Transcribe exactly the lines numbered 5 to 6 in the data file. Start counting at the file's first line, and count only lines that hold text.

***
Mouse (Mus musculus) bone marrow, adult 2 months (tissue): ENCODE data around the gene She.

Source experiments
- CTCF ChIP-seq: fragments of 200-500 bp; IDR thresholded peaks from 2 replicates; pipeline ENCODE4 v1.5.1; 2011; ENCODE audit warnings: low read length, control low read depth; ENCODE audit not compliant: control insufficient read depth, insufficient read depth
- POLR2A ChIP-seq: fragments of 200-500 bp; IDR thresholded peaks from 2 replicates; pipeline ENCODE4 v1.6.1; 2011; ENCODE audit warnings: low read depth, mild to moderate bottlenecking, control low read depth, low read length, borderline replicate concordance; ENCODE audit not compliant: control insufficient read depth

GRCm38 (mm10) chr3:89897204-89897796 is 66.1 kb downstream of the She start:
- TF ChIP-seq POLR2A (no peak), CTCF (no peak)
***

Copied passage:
GRCm38 (mm10) chr3:89897204-89897796 is 66.1 kb downstream of the She start:
- TF ChIP-seq POLR2A (no peak), CTCF (no peak)